Our new Broadway Hero: Benjamin Walker (center)
in Bloody Bloody Andrew Jackson
And it does not seem to be abating anytime soon. Just this week, high-profile movie stars Halle Berry, Samuel L. Jackson, Will Smith and Jada Pinkett-Smith were announced for imminent projects coming to Broadway. Of course, there is the ultimate counter to that in young Benjamin Walker, a relative unknown, who might have lost his big movie break by declining a role in the next X-Men movie, so that he could star in the Broadway opening of Blood Bloody Andrew Jackson, a project he has been attached to for years. Good for him for being loyal and seeing things through, right? And no one seems to be protesting two film stars, Oscar nominee (and Tony winner) James Earl Jones and Oscar winner (and Tony winner) Vanessa Redgrave, who will be starring in a limited-engagement of Driving Miss Daisy. Perhaps the difference is that they are perceived as BOTH film and stage stars by their perspective camps.
Oscar winner Halle Berry
may be Broadway bound
So, I looked over the openings of the first decade of the 21st Century, and made a few lists (none of which, I'm sure, are complete) to see just how much this trend is a trend and to see if the Broadway acting commuinty has a legitimate gripe (in terms of jobs versus awards, which I won't get into, except to say this: if you are doing this just to win awards, find another job). I made a list of Broadway one-timers, a list of actors known to the public at large for their TV/film careers, but do Broadway regularly, and a list of actors who are thought of first as Broadway folk, but have managed a decent career in TV/film.
Stage vet Paul Rudd with Broadway newcomer
Oscar winner Julia Roberts
Broadway "One-timers": Bradley Cooper, Julia Roberts, Catherine Zeta-Jones, Scarlett Johansson, Abigail Breslin, Susan Sarandon (well, she did do a show that ran a week in 1972), Reba McIntyre, Geoffrey Rush, Lucy Liu, Sean Hayes, Juilanna Marguiles, David Schwimmer, Amanda Peet, Sally Field, Katie Holmes, Daniel Craig, Jason Biggs and Christina Applegate. (Some of these folks, I'll bet, will be back.)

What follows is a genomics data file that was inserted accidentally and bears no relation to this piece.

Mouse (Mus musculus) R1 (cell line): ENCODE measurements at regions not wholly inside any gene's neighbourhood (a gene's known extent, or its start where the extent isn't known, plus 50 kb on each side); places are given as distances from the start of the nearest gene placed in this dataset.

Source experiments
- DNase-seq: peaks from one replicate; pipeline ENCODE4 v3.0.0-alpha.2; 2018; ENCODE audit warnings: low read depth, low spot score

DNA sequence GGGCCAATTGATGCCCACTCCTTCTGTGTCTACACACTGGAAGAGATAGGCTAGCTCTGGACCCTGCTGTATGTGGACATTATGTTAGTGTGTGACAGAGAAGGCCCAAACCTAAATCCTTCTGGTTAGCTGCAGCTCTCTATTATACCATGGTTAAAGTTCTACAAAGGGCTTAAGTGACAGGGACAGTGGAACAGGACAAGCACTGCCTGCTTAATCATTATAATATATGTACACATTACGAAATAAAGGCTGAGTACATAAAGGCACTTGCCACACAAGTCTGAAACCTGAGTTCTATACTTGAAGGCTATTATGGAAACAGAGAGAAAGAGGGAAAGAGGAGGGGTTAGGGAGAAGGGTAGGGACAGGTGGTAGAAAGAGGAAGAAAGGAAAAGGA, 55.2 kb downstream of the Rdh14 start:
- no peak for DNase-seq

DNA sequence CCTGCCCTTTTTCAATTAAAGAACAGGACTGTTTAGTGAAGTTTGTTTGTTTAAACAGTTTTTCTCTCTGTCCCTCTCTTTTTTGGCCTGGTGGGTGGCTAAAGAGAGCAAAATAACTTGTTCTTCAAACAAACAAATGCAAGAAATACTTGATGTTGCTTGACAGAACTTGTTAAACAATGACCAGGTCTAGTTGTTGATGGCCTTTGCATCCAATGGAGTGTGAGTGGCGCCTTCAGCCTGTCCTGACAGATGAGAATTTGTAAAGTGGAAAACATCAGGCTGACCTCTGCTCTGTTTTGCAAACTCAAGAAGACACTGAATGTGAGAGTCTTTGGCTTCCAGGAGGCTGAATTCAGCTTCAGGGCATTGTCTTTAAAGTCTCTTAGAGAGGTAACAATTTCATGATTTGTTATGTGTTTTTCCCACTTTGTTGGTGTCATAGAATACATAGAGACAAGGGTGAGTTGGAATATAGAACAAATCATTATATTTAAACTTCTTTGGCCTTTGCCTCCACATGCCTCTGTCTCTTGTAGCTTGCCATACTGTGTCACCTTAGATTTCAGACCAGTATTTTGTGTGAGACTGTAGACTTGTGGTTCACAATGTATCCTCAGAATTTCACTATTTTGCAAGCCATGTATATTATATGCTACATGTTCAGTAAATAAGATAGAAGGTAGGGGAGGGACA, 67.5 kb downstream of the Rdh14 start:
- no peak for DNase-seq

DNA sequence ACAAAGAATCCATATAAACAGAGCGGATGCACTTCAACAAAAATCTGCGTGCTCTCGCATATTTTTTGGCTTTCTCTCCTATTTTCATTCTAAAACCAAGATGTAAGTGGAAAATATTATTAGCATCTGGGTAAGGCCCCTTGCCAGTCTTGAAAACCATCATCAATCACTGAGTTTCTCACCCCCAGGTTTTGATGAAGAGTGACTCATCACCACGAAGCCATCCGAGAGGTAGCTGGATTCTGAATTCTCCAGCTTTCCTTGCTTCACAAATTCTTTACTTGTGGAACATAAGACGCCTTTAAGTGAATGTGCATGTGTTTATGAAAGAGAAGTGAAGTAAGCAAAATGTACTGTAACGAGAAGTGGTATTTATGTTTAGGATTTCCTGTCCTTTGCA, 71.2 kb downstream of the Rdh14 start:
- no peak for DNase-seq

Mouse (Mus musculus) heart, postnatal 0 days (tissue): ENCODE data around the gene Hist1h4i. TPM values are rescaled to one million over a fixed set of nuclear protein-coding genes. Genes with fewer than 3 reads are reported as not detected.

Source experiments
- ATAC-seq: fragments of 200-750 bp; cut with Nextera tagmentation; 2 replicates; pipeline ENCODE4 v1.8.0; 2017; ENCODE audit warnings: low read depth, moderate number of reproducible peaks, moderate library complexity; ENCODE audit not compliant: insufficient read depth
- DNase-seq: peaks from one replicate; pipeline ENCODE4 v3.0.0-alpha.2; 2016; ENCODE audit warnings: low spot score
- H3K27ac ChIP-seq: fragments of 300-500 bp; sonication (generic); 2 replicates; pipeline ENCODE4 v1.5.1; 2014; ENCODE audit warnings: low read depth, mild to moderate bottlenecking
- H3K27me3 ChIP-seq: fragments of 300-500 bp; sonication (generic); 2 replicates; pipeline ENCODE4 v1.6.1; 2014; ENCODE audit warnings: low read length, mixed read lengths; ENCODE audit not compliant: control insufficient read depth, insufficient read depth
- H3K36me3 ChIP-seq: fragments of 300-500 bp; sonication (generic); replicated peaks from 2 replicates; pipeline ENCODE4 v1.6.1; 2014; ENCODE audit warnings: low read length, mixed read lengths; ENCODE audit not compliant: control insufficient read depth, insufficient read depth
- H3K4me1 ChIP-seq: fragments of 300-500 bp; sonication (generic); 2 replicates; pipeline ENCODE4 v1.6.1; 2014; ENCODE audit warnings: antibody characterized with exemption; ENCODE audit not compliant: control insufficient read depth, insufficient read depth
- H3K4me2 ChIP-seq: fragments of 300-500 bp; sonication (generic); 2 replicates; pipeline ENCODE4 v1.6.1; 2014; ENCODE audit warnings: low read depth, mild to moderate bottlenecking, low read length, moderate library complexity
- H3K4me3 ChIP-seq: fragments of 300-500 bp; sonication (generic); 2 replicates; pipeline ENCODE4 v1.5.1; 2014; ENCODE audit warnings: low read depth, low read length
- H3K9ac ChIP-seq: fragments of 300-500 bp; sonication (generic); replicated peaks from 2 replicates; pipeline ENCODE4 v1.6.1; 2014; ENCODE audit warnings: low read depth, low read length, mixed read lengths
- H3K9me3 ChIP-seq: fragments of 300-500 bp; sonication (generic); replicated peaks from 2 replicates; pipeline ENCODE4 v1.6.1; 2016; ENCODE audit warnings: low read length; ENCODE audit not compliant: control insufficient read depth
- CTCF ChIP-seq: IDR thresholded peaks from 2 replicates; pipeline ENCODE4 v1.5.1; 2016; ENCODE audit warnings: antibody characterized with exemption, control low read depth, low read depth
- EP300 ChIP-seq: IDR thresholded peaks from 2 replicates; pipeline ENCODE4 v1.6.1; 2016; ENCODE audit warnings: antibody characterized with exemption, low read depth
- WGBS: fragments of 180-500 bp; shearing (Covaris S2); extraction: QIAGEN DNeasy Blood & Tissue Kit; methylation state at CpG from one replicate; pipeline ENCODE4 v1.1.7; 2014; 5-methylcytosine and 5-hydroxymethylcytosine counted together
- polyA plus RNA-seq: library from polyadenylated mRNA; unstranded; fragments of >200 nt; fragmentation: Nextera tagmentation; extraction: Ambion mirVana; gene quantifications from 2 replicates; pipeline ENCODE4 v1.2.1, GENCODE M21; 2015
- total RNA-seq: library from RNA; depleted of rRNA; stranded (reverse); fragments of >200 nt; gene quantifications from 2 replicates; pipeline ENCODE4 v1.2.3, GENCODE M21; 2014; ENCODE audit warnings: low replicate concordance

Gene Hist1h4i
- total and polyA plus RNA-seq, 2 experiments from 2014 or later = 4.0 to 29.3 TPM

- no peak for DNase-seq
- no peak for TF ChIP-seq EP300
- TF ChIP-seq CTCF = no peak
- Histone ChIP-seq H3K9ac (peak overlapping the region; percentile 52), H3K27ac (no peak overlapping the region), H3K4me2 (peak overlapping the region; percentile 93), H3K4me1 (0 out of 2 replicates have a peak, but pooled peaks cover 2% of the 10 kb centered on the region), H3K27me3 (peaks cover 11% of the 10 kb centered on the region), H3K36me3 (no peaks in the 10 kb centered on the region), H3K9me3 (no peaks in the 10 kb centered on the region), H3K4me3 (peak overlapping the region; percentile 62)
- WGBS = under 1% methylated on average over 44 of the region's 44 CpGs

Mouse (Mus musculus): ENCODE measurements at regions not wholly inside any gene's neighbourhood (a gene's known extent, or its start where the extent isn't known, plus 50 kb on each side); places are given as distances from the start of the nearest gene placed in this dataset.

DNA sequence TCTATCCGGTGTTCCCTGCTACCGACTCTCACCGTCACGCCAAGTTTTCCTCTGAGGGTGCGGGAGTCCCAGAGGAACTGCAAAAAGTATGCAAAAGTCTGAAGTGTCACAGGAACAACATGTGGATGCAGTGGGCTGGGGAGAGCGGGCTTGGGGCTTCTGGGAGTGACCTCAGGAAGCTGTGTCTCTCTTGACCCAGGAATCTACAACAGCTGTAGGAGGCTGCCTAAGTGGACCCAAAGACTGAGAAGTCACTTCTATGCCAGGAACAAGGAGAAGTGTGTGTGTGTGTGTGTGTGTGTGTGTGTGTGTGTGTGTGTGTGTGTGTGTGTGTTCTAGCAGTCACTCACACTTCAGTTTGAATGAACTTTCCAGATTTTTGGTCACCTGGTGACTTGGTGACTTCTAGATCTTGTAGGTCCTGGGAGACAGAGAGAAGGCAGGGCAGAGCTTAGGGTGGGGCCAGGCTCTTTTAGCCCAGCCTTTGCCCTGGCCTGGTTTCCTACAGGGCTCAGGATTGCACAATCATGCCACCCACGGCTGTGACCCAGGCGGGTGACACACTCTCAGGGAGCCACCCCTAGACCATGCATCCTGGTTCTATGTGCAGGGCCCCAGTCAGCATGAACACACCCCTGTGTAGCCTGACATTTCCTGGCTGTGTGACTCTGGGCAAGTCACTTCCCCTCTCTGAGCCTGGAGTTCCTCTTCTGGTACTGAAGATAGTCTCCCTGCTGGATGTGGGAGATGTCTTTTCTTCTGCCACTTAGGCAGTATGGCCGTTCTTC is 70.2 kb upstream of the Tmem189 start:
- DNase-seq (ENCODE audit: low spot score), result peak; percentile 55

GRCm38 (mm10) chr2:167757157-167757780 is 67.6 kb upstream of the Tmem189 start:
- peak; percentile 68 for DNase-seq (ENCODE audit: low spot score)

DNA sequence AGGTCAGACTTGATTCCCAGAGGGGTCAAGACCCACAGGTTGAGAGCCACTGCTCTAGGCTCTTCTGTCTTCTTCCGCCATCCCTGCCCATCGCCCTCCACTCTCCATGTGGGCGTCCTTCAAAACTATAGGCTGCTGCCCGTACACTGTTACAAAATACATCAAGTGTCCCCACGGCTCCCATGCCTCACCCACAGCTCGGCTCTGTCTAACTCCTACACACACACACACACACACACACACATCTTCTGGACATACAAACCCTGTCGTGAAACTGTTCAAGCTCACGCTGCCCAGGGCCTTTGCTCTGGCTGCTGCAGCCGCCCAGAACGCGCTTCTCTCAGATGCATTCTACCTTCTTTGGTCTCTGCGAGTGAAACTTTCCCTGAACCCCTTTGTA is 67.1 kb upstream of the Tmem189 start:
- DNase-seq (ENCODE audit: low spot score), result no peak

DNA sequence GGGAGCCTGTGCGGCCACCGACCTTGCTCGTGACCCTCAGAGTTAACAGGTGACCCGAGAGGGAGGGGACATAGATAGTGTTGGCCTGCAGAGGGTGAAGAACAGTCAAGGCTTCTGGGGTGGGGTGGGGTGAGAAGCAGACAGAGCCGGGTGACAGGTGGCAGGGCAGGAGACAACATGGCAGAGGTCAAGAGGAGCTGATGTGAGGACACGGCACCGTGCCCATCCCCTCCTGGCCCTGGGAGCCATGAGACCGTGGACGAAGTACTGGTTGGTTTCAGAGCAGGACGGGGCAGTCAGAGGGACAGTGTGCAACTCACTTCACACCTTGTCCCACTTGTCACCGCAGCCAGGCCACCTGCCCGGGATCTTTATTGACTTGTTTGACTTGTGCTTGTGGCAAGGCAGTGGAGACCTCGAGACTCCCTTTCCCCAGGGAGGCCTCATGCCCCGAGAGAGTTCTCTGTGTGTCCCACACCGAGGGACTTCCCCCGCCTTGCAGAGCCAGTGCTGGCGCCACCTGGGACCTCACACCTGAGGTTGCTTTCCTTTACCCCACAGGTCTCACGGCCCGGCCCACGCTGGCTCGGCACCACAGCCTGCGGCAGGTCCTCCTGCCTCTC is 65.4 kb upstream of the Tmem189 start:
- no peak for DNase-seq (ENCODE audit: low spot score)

Movie stars of Broadway's
Exit the King: Rush and Sarandon
Christopher Walken on stage
(with movie actor Sam Rockwell)
And Christopher Walken in a movie based on a Broadway
musical which was based on a movie...
TV/Film Stars who "do Broadway" regularly: Christopher Walken, Sarah Jessica Parker, Al Pacino, Hugh Jackman, Denzel Washington, Ralph Fiennes, Paul Rudd, Tony Shalhoub, Angela Lansbury, John Lithgow, Kelsey Grammer, Diane Weist, David Hyde Pierce, Vanessa Williams, Tom Wopat, Brooke Shields, Mercedes Ruehl, Matthew Broderick, Bebe Neuwirth, Richard Thomas, Whoopi Goldberg, Kathleen Turner, Delta Burke, Anthony LaPaglia, Alicia Silverstone, Marissa Tomei, Tyne Daly, Megan Mullally, Ana Gastyer, Phylicia Rashad... (It is interesting to think about how many on this list actually started on Broadway...)
Broadway and TV/Film
regulars Rashad and Jones
Broadway "Stars" who do TV/Film regularly: Alan Cumming, Christine Baranski, Bernadette Peters, Elaine Stritch, Mary Louise Parker, Cheyenne Jackson, Jane Krakowski, Harvey Fierstein, Donna Murphy, Aaron Tveit, Christopher Sieber, Gregory Jbara, Christine Ebersole, Harriet Harris, Liev Schrieber, Matthew Morrison, Lea Michele, Kristin Chenoweth, Patrick Wilson, Gina Gershon, Norbert Leo Butz, Kate Reinders, Laura Benanti, Patti LuPone, Faith Prince, Nathan Lane, Kerry Butler, Cherry Jones... (It is interesting to think that even the general public is starting to know some of these people as "Broadway actors on TV shows.")
Christopher Sieber does a lot of Broadway, like Shrek: The Musical...
... and has also starred in two TV series, Two of a Kind and It's All Relative
(along with Broadway's Harriet Harris and John Benjamin Hickey)
Granted, I am sure I missed a few from this decade, but of that top list only 3 have won Tonys, and the bottom two lists are virtually even. I wonder how much anyone has to complain about. Still, these high-profile limited engagement things seem to becoming more of a norm, so I can understand where everyone is coming from. And it is a double edged sword - while it does bring people to Broadway who might otherwise not come, and might make them come back for other shows, it still limits the number of people who can see these stars, and as Fences showed us, it can drive up ticket prices.
In the long run, my money is on the folks who can sustain a respectable career, be it on Broadway alone or on Broadway with TV and film thrown in between Broadway gigs.
Comments? Leave one here or email me at firstname.lastname@example.org.